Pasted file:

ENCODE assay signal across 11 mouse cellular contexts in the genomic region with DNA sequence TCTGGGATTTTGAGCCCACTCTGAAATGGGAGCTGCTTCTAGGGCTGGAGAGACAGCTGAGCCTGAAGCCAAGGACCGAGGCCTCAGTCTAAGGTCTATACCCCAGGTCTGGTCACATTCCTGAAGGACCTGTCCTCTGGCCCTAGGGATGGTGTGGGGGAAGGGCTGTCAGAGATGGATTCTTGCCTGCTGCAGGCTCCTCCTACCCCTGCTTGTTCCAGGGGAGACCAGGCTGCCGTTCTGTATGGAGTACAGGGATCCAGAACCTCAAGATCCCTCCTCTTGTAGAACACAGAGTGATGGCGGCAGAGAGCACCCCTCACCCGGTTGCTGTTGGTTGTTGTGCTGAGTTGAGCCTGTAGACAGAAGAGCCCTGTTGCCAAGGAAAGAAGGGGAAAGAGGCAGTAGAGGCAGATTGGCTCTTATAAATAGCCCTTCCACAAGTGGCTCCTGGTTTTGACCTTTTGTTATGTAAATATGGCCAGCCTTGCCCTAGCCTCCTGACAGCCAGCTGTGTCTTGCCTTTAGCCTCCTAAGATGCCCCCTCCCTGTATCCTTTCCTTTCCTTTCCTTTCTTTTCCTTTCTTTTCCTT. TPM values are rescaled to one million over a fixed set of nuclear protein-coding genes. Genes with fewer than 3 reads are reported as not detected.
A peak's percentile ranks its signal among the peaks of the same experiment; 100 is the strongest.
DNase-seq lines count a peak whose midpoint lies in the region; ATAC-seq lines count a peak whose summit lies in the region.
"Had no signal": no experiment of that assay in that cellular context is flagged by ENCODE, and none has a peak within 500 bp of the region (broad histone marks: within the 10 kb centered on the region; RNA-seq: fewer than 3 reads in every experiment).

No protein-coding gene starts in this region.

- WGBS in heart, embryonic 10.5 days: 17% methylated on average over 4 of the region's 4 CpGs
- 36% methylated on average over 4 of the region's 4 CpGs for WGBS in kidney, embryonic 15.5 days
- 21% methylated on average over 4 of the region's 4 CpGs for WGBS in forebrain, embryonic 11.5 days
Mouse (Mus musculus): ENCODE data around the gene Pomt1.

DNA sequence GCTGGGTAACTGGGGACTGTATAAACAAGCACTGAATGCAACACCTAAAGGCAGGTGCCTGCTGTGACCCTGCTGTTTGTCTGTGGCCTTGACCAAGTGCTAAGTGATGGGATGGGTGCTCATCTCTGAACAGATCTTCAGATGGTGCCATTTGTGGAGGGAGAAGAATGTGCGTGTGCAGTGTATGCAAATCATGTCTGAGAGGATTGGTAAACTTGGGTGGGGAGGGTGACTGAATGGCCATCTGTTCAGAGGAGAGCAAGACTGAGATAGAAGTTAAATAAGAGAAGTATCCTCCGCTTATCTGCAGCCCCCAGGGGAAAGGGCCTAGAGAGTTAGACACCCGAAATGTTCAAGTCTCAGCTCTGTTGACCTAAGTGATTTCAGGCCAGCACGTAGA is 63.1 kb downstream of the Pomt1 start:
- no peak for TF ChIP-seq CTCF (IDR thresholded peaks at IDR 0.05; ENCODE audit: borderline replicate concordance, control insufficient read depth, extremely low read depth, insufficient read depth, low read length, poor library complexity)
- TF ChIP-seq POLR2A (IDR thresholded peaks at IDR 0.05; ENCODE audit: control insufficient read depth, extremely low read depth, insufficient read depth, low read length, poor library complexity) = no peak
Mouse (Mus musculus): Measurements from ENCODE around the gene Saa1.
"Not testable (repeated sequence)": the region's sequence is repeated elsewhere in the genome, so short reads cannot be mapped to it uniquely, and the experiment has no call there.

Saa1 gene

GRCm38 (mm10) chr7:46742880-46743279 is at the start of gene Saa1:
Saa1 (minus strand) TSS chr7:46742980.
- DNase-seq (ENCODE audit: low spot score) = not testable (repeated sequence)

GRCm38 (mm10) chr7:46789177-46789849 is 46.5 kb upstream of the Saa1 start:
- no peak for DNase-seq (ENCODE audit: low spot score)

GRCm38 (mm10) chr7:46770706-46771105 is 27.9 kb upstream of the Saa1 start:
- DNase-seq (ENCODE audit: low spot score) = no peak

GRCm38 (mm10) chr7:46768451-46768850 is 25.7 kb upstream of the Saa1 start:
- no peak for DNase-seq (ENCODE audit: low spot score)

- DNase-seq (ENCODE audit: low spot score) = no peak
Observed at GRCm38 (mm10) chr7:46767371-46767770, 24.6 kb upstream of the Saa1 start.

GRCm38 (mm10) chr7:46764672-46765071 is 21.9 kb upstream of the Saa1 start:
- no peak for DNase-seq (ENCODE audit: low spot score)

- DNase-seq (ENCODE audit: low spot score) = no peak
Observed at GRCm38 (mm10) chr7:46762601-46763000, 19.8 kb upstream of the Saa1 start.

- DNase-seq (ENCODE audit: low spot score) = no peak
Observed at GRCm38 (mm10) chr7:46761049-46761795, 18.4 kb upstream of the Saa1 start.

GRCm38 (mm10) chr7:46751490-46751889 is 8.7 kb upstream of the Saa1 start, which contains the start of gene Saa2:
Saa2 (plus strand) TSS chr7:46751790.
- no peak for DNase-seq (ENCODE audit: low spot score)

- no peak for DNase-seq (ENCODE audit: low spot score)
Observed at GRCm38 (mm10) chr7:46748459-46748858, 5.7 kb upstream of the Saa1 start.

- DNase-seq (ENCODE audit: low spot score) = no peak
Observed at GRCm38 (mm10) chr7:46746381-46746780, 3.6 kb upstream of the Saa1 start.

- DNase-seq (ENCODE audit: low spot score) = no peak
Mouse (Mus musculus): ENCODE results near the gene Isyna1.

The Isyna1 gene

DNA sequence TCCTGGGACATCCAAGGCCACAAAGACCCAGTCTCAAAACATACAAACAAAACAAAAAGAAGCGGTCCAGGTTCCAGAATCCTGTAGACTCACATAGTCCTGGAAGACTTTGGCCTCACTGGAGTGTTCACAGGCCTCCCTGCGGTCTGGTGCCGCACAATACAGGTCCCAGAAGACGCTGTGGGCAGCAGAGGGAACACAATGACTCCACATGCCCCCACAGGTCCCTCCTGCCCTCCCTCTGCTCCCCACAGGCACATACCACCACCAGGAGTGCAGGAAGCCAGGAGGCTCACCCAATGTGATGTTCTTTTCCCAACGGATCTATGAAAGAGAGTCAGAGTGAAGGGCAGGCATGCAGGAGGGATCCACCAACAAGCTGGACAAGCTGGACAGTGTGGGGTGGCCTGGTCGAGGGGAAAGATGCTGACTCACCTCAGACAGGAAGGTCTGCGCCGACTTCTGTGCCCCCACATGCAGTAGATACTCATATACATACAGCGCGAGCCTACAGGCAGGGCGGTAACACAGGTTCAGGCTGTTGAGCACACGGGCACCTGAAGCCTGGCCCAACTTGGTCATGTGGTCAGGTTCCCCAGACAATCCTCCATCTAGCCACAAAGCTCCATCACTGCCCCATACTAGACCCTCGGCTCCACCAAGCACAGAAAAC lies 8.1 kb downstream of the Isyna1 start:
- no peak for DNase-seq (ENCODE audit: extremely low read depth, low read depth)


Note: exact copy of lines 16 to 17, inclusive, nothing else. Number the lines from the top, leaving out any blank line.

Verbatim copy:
GRCm38 (mm10) chr7:46742880-46743279 is at the start of gene Saa1:
Saa1 (minus strand) TSS chr7:46742980.